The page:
The Seataci (view the video) is yacht concept that uses a biomimetic propulsion system resembling the movement of whale’s tail. Its main hull would be lowered underwater, providing passengers with an excellent underwater view of the coral reefs and marine life. It features a dozen villas and two landing pads specially designed for personal flying drones.
Origin of the idea
The idea for the Seataci first came to me while my wife and I were visiting the St. Regis resort in Bora-Bora. We were scuba diving one of the channels, and I started thinking about a new type of cruise ship concept capable of navigating in shallow waters by using an eco-friendly propulsion system. First I had in mind a commercial type of vessel, but it could probably first be developed as an experimental / scientific yacht that would bring together scientists and their benefactors.
How It Works
The Seataci would be capable of submerging itself by using a water ballast system to sink its main hull. Two side pods would be used to stabilise the ship, and they would be linked with a hydraulic system that would also double as a dynamic suspension. The ship’s crew and passengers would be able to travel to those pods at any time during the cruise, and passengers could use them as galleries to get a different viewpoint from the ship.
The ship’s engines would be housed in each pod. A biomimetic propulsion system similar to the Iruka concept would be designed to propel the Seataci. This system is basically an oscillating foil that pushes the water like the tail of a whale. It might prove more efficient than propellers, would probably generate less noise under water, and it would allow the ship to sail in shallower waters without breaking its propellers or rudders.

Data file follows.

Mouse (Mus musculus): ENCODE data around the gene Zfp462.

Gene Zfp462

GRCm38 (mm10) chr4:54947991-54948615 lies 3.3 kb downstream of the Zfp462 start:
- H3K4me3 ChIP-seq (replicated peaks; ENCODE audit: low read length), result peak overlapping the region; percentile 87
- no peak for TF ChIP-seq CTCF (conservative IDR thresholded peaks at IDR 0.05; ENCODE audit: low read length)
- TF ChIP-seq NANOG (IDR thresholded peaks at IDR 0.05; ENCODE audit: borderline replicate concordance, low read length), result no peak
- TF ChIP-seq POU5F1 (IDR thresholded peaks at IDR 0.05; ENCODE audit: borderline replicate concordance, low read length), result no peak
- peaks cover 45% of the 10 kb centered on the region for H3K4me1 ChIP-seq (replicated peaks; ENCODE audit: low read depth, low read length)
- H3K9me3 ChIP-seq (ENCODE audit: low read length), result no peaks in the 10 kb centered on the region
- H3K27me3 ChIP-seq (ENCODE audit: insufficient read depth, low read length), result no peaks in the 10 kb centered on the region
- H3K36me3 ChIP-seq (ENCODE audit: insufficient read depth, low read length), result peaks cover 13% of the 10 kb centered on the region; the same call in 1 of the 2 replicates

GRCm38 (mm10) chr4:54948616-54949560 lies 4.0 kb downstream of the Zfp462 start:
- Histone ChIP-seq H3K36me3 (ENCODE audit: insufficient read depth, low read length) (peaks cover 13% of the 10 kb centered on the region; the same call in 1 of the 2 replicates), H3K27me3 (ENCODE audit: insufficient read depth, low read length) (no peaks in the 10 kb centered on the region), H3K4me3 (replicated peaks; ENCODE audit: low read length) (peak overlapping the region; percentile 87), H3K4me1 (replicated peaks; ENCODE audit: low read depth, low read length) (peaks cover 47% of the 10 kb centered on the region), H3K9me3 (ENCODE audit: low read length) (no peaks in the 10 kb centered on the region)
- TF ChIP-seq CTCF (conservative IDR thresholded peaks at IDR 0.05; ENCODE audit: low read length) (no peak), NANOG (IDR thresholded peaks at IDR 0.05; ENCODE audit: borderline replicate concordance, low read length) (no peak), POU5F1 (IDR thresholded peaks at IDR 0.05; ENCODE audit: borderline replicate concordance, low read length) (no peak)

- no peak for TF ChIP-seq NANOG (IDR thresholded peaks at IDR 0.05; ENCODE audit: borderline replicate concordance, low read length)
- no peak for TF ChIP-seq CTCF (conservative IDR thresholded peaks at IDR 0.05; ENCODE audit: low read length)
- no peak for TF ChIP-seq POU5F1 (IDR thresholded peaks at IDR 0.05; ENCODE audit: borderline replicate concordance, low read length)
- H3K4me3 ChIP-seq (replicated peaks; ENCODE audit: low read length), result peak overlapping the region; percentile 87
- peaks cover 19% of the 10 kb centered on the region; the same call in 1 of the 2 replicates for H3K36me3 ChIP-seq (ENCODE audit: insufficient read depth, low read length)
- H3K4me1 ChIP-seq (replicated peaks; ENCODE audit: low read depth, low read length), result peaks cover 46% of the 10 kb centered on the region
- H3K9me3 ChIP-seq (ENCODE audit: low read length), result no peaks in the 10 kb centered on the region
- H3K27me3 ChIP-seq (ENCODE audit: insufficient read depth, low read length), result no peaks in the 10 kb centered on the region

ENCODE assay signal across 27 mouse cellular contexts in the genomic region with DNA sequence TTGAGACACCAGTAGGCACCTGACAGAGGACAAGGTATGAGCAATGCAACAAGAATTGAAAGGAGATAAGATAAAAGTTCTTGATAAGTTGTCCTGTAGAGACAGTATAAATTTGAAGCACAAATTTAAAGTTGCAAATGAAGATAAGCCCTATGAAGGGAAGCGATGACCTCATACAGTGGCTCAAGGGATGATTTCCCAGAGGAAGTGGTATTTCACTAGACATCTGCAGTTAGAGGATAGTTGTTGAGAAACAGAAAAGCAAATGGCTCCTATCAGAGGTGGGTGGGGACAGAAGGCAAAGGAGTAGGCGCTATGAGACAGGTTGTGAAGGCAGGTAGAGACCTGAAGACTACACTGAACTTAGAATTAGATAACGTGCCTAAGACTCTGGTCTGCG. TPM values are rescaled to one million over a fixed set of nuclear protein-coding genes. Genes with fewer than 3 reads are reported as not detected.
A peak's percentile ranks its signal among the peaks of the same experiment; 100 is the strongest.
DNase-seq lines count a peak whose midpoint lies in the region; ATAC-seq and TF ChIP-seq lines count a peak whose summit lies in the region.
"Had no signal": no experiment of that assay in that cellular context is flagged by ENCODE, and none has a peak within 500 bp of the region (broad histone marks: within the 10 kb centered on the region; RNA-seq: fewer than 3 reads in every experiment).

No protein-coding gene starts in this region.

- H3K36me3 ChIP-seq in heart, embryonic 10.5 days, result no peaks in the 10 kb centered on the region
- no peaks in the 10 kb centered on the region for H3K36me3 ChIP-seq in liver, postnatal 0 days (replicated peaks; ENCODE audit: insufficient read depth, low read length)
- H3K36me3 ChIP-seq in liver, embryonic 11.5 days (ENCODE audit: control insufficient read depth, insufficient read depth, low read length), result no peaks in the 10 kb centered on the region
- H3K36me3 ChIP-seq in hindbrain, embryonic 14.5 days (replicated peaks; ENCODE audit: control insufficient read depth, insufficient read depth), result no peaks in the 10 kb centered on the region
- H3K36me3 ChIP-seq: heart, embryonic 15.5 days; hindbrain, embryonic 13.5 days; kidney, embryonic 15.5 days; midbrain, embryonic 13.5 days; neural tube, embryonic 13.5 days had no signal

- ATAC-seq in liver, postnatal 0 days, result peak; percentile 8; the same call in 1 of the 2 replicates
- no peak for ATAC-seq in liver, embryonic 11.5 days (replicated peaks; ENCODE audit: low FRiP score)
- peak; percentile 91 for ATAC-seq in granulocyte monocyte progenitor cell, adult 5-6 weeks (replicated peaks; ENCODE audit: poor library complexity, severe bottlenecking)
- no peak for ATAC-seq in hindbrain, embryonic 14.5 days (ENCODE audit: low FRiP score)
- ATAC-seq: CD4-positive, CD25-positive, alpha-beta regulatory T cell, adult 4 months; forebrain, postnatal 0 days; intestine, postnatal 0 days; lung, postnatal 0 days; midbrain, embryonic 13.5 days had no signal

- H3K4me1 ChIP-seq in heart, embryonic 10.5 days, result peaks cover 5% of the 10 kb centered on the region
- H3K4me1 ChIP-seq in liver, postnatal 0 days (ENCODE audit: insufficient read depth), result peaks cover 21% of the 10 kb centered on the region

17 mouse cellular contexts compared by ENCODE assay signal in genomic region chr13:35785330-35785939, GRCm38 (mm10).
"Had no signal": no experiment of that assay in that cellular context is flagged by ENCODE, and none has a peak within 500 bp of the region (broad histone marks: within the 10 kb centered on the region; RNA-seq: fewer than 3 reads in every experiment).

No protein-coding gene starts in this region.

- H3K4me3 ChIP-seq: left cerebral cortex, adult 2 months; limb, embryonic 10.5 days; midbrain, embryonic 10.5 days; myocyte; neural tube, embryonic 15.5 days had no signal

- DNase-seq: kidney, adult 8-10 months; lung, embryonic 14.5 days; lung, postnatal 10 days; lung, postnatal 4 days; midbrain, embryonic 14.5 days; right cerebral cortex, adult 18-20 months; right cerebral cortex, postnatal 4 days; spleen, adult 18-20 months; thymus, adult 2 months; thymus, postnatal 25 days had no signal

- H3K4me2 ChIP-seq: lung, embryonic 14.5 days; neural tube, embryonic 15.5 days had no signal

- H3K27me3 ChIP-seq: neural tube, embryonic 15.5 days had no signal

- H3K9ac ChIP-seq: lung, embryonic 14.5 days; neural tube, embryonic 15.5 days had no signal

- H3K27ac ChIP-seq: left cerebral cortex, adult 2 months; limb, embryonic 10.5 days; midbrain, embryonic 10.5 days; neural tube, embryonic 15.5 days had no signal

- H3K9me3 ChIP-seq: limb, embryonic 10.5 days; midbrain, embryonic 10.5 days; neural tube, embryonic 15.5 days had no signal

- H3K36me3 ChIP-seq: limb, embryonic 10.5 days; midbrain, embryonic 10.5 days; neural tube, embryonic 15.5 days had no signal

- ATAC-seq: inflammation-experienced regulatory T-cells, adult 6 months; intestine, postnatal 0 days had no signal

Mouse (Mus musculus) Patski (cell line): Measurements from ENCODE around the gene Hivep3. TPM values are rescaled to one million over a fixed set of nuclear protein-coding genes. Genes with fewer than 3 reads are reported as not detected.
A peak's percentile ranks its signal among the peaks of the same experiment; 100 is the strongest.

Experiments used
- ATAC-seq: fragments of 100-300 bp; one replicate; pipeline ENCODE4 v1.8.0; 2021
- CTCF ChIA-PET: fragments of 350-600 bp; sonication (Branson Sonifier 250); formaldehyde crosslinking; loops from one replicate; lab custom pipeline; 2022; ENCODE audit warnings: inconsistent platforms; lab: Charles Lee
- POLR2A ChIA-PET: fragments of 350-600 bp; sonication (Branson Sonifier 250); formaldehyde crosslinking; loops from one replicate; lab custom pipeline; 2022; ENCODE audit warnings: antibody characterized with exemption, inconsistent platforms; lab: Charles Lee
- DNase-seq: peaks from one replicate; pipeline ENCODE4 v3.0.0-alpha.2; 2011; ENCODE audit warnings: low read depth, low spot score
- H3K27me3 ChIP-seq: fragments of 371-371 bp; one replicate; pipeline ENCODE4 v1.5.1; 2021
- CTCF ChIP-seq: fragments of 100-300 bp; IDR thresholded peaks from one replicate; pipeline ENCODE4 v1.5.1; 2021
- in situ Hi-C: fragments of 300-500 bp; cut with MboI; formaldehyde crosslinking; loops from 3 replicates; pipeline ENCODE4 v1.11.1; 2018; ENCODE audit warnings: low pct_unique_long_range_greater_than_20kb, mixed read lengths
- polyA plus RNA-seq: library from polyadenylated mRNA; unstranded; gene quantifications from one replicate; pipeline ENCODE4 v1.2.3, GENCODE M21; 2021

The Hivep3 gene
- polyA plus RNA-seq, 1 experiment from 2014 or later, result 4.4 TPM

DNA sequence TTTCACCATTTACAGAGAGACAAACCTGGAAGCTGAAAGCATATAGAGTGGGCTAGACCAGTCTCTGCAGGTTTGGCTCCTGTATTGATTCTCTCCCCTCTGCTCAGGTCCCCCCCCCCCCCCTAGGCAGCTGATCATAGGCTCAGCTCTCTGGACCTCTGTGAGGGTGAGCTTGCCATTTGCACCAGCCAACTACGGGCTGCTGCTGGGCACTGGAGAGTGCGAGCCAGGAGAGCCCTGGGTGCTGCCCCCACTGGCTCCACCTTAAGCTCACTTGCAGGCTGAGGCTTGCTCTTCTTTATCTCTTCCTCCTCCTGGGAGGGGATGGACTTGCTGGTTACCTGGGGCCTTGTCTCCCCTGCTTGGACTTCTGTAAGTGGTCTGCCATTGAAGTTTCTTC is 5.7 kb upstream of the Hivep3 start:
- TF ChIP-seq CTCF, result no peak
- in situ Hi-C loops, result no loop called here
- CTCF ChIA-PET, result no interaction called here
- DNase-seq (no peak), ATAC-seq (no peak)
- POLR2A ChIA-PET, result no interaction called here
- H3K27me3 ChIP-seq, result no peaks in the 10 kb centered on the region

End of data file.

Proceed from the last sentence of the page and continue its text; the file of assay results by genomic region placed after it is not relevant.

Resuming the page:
Each pods would feature enclosed water propeller that would siphon water from side intake grills and push it forward when the vehicle needs to back up, like reverse bow thrusters. Another option would be to integrate a pivot around the pods vertical axis to reverse the ship’s course.
As you can see, the boat’s actual hull occupies a lot of volume, so it will be hard to sink.
This is our first iteration, only meant to depict the idea. Future version of the Seataci should take into account weight, volume of water displaced, type of material, ballasts size etc. They would look different, but would propose the same features.
The lower tail section of the main hull would feature an impressive under water experience for the passengers, with large panoramic windows located on each side of the ship. Some of the ship’s suite could be located in that lower section for the view and for the minimal roll. A dining hall or an observatory lounge could also be installed there. On the main deck, a tropical garden would surround a pool next to landing pads for personal drone. The drones could be used by customers to fly to the shore or visit small ‘motu’ or ‘atolls’ nearby.
What It’s Used For
The Seataci is first and foremost a luxury yacht, but it could also be built and sold as a small scientific or commercial excursion ship. It would be interesting to use it to explore channels or islands located in shallow waters and witness the fascinating underwater life during each cruise. When personal drones become widely available and safe, the Seataci could serve as a landing platform to explore inhabited islands without using boats.
Integrating new technologies like the oscillating foil is probably a big risk; however it could provide a good payoff if this technology proves to be more sustainable than what is currently being used.
The Seataci concept was imagined in June 2016 by Charles Bombardier and the images were created by Martin Rico. Martin lives near Buenos Aires, Argentina. He studied Design at the University of Buenos Aires and now works as a Freelance Industrial Designer. Martin also created the images of the Mercuri personal jet and the Sandofi urban cart for the homeless.